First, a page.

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TitleOccurrence and preservation of primary organic matter in a hybrid unconventional reservoir: Montney Formation, Western Canada Sedimentary Basin
AuthorHaeri Ardakani, OORCID logo; Cesar, JORCID logo; Pedersen, P KORCID logo; Mackie, S J; Reyes, JORCID logo; Wood, J MORCID logo
SourceInternational Journal of Coal Geology vol. 261, 104096, 2022 p. 1-20,
Alt SeriesNatural Resources Canada, Contribution Series 20220034
Mediapaper; digital; on-line
File formatpdf; html
ProvinceAlberta; British Columbia
Lat/Long WENS-126.0000 -110.0000 61.0000 49.0000
SubjectsScience and Technology; Nature and Environment; sedimentology; fossil fuels; geochemistry; sedimentary basins; carbon; Montney Formation
Illustrationslocation maps; diagrams; photographs; tables; cross-plots
ProgramEnergy Geoscience Clean Energy Resources - Decreasing Environmental Risk
Released2022 08 28
AbstractThe Lower Triassic Montney Formation of the Western Canada Sedimentary Basin (WCSB) is a world-class unconventional hydrocarbon resource in North America. It was deposited on the northwestern margin of Pangaea at mid-latitudes in an arid climate and after major mass extinction at the Late Permian-Triassic boundary. Despite decades of exploration and economic importance, the origin of organic matter composition and source of accumulated hydrocarbons is not well understood. The Montney Formation is primarily composed of dolomitic siltstone with a mean total organic carbon (TOC) content of = 1 wt. %. In this study, we re-examined samples from an Alberta Geological Survey (AGS) data release in 2010 on Montney Formation organic petrography and expand the sampling and analysis to further investigate organic matter type, thermal maturity, and possible internal hydrocarbon source intervals within the Montney Formation by integrating programmed pyrolysis, organic petrography, and molecular geochemistry. Organic petrography and molecular geochemistry show that millimeter to centimeter thick mudstone intervals with TOC = 1 wt. %, are dominantly comprised of Type II marine kerogen (Prasinophyte and Tasmanites) with minimal terrigenous organic matter. The presence of these organic-rich mudstone beds in central and western Alberta reveal intra-formational sources of hydrocarbons within the Montney Formation, in addition to hydrocarbons sourced from overlying organic-rich source rocks (i.e., Triassic Doig and Jurassic Gordondale). These results confirm that the Montney Formation in Alberta can be considered as a hybrid unconventional hydrocarbon reservoir with an interbedded source and reservoir. Molecular geochemistry data suggest that photic zone euxinia (PZE) was favorable for the preservation of organic matter during deposition of the Montney Formation. However, in many instances, this only happened during very short periods similar to depositional conditions on the offshore present day Namibian shelf. Traces of terrigenous organic matter were able to reach the basin, likely in the form of inertinite and combustion-derived polycyclic aromatic hydrocarbons (PAHs). Although the results of this study show there are source rock intervals within the Montney Formation, a comprehensive organic petrography and geochemistry study on a series of full-length Montney cores throughout the basin will help to ascertain the major paleodepositional variation and their effect on organic matter preservation as well as hydrocarbon source intervals and their contribution to WCSB petroleum systems.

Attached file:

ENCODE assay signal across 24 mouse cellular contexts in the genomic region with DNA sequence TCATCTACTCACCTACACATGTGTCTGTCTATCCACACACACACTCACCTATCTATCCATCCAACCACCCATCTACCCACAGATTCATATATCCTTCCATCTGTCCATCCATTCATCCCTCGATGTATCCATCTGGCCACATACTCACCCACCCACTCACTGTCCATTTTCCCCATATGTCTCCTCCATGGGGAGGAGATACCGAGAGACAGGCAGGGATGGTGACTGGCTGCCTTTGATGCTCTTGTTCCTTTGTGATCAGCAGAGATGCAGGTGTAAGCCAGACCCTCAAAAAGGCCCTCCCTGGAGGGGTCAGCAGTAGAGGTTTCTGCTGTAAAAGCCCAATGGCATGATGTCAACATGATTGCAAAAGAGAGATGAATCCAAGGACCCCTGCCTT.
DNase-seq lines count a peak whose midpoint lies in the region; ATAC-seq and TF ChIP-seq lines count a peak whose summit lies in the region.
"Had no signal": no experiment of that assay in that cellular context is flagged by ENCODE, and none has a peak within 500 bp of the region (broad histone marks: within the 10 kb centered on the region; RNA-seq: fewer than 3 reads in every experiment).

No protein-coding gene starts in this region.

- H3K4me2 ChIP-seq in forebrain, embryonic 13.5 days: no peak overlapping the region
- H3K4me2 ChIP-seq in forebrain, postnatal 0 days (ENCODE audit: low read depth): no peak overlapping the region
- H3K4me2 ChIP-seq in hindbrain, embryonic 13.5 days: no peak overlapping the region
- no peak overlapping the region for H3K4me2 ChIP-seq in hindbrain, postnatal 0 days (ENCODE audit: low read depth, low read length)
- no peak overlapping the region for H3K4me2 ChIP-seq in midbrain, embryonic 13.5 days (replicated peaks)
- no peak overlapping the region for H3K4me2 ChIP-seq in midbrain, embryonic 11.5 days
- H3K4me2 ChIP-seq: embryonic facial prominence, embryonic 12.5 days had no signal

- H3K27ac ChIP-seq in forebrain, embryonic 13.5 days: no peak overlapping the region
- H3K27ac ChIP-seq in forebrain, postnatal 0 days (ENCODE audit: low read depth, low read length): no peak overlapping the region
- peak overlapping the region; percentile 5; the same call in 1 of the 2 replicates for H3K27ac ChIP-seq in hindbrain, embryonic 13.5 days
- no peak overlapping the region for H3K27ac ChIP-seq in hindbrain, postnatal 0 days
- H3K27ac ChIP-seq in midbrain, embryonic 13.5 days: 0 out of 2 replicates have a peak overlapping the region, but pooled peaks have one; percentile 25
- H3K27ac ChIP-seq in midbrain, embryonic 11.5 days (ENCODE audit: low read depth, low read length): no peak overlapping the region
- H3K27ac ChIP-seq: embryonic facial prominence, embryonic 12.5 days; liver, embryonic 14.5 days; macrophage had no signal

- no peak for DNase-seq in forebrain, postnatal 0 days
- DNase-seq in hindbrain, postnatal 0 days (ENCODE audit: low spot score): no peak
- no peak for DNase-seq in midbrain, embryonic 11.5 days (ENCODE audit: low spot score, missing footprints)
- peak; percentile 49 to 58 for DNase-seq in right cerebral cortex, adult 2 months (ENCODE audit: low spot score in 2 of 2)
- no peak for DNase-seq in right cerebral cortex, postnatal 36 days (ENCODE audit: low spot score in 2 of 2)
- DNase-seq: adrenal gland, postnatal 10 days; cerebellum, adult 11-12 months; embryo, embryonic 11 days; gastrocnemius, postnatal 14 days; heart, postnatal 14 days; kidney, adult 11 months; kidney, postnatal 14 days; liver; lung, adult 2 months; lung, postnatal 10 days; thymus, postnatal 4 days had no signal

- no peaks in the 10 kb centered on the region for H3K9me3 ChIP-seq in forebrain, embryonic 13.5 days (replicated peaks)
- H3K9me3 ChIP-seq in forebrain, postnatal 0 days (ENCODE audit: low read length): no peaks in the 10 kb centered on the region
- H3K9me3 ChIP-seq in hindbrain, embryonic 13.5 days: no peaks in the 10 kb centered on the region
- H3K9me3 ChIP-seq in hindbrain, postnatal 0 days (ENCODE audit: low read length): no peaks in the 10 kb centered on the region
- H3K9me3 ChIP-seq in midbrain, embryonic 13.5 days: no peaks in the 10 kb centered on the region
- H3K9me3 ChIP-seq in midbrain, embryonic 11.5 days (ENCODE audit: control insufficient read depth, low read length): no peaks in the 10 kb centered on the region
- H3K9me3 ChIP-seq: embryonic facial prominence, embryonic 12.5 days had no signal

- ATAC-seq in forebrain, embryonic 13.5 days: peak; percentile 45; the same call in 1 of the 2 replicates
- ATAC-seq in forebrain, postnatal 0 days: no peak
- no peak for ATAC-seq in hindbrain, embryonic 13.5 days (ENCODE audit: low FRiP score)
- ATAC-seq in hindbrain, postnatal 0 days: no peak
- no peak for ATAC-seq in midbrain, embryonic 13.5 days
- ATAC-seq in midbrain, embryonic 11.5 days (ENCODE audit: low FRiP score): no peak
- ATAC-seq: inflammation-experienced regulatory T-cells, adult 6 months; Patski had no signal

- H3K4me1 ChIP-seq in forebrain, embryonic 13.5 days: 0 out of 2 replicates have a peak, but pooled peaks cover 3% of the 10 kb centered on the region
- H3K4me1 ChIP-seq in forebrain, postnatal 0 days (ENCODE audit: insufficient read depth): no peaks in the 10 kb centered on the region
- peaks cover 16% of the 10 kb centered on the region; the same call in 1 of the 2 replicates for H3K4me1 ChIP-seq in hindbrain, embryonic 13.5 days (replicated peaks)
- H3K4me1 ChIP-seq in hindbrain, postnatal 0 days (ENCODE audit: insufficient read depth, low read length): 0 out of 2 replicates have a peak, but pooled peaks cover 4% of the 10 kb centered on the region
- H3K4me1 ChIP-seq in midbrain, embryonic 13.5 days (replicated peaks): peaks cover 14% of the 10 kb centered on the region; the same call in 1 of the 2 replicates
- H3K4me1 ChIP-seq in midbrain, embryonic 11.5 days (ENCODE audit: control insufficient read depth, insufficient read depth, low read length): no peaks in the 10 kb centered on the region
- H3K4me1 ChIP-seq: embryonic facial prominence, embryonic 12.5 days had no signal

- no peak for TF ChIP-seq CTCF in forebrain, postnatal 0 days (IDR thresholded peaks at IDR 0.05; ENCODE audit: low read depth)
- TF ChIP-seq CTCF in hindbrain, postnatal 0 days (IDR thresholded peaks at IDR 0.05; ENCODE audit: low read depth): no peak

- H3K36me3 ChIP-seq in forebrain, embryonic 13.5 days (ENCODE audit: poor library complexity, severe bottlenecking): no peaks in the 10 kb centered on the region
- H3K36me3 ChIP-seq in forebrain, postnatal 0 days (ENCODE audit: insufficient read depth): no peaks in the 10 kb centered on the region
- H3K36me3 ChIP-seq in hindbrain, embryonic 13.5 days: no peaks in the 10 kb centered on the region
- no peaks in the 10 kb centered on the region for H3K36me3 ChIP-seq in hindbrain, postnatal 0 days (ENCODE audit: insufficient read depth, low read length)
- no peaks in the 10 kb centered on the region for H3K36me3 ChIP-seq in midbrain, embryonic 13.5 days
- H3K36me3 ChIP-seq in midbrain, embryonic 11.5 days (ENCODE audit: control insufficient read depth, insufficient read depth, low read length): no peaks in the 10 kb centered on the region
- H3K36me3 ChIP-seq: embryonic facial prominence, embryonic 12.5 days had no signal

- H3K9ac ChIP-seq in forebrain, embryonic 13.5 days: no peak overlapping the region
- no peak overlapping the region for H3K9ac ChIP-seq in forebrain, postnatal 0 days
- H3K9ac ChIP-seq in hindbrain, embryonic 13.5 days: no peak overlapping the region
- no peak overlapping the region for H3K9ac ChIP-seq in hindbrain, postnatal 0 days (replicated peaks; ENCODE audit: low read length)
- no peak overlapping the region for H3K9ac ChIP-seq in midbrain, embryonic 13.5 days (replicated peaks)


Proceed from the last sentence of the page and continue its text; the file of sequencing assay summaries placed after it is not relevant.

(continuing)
Summary(Plain Language Summary, not published)
The origin of organic matter and hydrocarbon in the Montney Formation, the prolific unconventional resource, in the Western Canada Sedimentary Basin is a matter of long debate. This study investigate the origin and composition of the organic matter in the Montney Formation and its paleo-depositional environment using legacy Rock-Eval6 TM as well as newly collected programmed pyrolysis, molecular geochemistry, organic petrography, and fluorescence microscopy.

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